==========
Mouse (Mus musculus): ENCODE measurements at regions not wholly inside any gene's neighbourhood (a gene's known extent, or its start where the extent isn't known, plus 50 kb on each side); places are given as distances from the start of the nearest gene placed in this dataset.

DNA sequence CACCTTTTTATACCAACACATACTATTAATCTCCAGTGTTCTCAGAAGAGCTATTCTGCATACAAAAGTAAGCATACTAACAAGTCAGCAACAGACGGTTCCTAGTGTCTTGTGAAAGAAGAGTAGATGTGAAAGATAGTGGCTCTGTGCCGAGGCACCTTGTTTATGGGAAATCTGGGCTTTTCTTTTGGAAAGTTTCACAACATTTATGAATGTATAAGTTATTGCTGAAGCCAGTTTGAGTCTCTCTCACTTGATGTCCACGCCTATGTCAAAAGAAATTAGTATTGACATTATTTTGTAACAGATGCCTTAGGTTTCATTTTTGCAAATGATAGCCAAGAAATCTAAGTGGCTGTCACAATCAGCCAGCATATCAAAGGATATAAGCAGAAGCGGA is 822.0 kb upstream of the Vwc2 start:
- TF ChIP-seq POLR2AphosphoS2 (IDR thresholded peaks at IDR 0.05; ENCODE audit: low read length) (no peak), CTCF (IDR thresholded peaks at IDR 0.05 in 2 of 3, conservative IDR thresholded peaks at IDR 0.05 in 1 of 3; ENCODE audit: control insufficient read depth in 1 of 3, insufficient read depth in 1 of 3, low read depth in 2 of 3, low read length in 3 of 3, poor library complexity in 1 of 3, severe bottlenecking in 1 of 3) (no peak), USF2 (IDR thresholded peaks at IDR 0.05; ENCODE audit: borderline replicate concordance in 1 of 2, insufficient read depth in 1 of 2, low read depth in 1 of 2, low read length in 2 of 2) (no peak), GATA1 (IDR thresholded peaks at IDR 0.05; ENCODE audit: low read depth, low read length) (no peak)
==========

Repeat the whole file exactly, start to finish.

Mouse (Mus musculus): ENCODE measurements at regions not wholly inside any gene's neighbourhood (a gene's known extent, or its start where the extent isn't known, plus 50 kb on each side); places are given as distances from the start of the nearest gene placed in this dataset.

DNA sequence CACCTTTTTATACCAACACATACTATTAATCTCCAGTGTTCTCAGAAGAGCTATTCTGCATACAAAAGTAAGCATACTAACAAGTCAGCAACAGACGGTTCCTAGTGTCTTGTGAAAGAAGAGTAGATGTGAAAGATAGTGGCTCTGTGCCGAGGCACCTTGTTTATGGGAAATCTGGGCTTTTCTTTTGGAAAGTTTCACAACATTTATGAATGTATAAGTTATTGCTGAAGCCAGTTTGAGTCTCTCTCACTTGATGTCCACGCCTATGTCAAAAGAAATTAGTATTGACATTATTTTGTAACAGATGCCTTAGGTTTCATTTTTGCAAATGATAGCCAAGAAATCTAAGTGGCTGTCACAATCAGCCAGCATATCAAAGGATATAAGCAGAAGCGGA is 822.0 kb upstream of the Vwc2 start:
- TF ChIP-seq POLR2AphosphoS2 (IDR thresholded peaks at IDR 0.05; ENCODE audit: low read length) (no peak), CTCF (IDR thresholded peaks at IDR 0.05 in 2 of 3, conservative IDR thresholded peaks at IDR 0.05 in 1 of 3; ENCODE audit: control insufficient read depth in 1 of 3, insufficient read depth in 1 of 3, low read depth in 2 of 3, low read length in 3 of 3, poor library complexity in 1 of 3, severe bottlenecking in 1 of 3) (no peak), USF2 (IDR thresholded peaks at IDR 0.05; ENCODE audit: borderline replicate concordance in 1 of 2, insufficient read depth in 1 of 2, low read depth in 1 of 2, low read length in 2 of 2) (no peak), GATA1 (IDR thresholded peaks at IDR 0.05; ENCODE audit: low read depth, low read length) (no peak)